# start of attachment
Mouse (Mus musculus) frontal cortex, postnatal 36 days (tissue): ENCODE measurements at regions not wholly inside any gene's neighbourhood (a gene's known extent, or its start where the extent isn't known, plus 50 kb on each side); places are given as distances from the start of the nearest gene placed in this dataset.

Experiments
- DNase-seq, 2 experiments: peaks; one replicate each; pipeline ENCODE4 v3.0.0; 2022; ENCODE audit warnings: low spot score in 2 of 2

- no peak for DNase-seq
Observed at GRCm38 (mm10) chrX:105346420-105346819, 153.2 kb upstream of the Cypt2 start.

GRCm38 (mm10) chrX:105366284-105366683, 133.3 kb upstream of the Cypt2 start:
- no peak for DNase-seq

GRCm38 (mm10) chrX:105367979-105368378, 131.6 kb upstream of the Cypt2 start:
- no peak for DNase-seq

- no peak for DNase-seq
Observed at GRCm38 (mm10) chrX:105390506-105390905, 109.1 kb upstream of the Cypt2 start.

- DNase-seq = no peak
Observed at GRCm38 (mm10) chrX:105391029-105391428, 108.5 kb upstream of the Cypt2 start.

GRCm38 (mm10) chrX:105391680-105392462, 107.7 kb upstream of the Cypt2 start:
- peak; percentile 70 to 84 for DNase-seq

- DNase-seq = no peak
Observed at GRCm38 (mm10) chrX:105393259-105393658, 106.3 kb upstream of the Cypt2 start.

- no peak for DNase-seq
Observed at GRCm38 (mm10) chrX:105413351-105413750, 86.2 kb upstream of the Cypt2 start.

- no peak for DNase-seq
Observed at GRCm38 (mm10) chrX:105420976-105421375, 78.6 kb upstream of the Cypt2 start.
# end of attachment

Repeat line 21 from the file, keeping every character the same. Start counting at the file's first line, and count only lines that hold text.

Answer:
Observed at GRCm38 (mm10) chrX:105420976-105421375, 78.6 kb upstream of the Cypt2 start.